Thursday, March 01, 2012

George Washington: Man, Myth, Monument

I found this cool timeline feature at the Metropolitan Museum of Art, the Heilbrunn Timeline of Art History. It is awesome from a teacher's standpoint as things to use in class. But it also has some great information on various presidential artwork. I found this great article on George Washington and his image:
The multiplicity of depictions of George Washington (1732–1799) testifies to his persistence in American life and myth. During his lifetime, his very image, whether presented as a Revolutionary War hero or as chief executive of the United States, exemplified the ideal leader: authoritative, victorious, strong, moral, and compassionate. Over the course of the nineteenth century, American and European popular culture elaborated on Washington's iconic persona and adapted it to patriotic and sentimental purposes.

...The extraordinary outpouring of emotion after Washington's death on December 14, 1799, reverberated worldwide, as mourners grieved not merely for the man himself but for the hero he had become and, still more warmly, for the father of the country. Washington's role in American life had been of long duration and great depth. His image symbolized the power and legitimacy of the newly independent nation, which was still very much in the formative stages during the nineteenth century. His imposing figure as president embodied ideals of honesty, virtue, and patriotism. Nineteenth-century images of Washington ranged from his godlike apotheosis to scenes of his personal life. His home, Mount Vernon, on the Potomac River in northern Virginia, became a shrine to his mythic celebrity. In 1853, the Mount Vernon Ladies' Association was founded, mostly through the efforts of women, in order to save the historic property and honor Washington's legacy.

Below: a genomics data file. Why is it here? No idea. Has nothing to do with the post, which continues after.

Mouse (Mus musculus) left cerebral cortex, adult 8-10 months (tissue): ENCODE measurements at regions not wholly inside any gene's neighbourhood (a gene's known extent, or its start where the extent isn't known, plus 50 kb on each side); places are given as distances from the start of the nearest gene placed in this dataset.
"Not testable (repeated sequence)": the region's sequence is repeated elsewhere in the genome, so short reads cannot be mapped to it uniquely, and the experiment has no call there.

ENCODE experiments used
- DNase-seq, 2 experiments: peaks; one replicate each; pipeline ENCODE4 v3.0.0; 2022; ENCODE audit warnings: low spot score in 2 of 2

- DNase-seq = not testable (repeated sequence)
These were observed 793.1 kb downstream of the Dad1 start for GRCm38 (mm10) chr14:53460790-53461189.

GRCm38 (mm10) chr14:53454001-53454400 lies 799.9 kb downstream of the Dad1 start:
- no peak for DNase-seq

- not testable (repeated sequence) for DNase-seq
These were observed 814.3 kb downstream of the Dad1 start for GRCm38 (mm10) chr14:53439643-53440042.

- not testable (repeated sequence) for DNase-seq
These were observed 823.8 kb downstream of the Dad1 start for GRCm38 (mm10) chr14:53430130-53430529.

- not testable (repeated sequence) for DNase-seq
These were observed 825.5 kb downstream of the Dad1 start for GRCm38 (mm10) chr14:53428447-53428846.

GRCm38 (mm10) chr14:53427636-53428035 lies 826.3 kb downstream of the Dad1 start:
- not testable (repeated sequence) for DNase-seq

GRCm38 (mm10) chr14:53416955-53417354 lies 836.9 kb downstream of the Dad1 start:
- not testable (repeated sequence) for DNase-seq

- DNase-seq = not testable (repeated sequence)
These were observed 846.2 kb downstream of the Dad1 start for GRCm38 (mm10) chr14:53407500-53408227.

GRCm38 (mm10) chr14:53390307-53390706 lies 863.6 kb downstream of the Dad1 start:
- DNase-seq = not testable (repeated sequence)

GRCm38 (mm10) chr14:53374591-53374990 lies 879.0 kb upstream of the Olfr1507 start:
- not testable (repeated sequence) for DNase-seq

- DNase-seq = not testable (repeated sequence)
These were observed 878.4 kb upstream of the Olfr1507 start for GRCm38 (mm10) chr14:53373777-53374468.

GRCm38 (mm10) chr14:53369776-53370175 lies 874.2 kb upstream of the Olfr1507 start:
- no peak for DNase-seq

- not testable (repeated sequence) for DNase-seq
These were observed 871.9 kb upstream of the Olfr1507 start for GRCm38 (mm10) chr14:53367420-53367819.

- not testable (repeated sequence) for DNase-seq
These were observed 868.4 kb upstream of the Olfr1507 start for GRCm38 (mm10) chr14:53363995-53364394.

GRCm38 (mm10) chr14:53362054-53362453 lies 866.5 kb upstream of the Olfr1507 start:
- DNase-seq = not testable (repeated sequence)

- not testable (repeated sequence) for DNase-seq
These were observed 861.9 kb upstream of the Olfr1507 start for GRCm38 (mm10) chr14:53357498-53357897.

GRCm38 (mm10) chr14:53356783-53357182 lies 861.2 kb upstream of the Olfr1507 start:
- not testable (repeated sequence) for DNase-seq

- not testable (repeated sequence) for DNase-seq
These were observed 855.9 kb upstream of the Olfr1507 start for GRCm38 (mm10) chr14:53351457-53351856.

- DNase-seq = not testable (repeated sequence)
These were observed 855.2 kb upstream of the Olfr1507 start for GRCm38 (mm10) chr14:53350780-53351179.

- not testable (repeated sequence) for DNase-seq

You can also find specific art pieces of Washington in this timeline and more information on them. For instance, this miniature of Washington:
This Irish miniaturist and goldsmith worked in Dublin, London, and Halifax before coming to America in 1775. He moved to New York in 1777 in search of portrait commissions and quickly became the miniaturist of choice, a distinction he held for more than fifteen years. His work is characterized by a rich palette, delicate brushwork, and fine hatching that meticulously delineates his sitters' features. In 1789, the new president, George Washington, sat for him in New York (then the U.S. capitol) and Ramage painted at least three miniatures, including this one, each in his characteristic elliptical form with his own, handmade scalloped cases.

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